Lively, entertaining reviews of, and essays on, old and newer films and everything relating to them, written by professional author William Schoell.
Thursday, May 27, 2010
LIFEBOAT (1944). Director: Alfred Hitchcock.
The survivors of a freighter that was torpedoed by a Nazi U-boat discover that the German they have on board was actually the captain of the submarine that not only destroyed the freighter but ordered the lifeboats shelled. Despite this, he manages to take over the ship until ... Absorbing Hitchcock suspense film has plenty of both dramatic and thrilling episodes, and despite its one location is quite cinematic for the most part. Walter Slezak does not play a cartoon Nazi spitting out "schwein!" all the time but one who is fairly ingratiating and therefore more troubling. Among some powerful and moving sequences in the film one that stands out the most has a young mother (Heather Angel) who's lost her baby, awakening with her hands still "holding " the missing infant. Although Tallulah Bankhead nearly steals the show as reporter Connie Porter [first seen in the lifeboat in her mink], the entire cast is excellent, including Slezak, Angel, William Bendix as a poor sap who loses his leg; Mary Anderson as a nurse; John Hodiak as the commanding Kovac; Henry Hull as the wealthy Rittenhouse; Canada Lee as Gus; and Hume Cronyn as Sparks. [Hull was the Werewolf of London years before.] The movie has many lovely and interesting touches throughout. Characterizations and dialogue in Jo Swerling's screenplay [apparently taken from a story idea or treatment by John Steinbeck] are excellent. You could quibble that there's too much talking and card-playing, that there's not enough of a reaction to the realization that Slezak was the captain of the U-boat [although Hitchcock may have been saving the fireworks for a later moment], but essentially this is a fine and fascinating classic. Great ending.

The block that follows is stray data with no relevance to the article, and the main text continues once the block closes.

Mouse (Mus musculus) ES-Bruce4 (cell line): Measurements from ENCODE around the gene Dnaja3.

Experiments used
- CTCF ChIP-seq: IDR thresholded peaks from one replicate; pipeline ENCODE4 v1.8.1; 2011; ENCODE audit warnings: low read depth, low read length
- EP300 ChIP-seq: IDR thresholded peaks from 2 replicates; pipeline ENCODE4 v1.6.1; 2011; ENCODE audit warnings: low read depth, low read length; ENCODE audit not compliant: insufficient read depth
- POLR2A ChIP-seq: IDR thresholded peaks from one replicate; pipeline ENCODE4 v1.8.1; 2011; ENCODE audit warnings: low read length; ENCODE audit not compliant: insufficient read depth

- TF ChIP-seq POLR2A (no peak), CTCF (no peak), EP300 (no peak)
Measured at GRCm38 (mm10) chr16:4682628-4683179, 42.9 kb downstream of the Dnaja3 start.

Verdict: Strong stuff. ***1/2.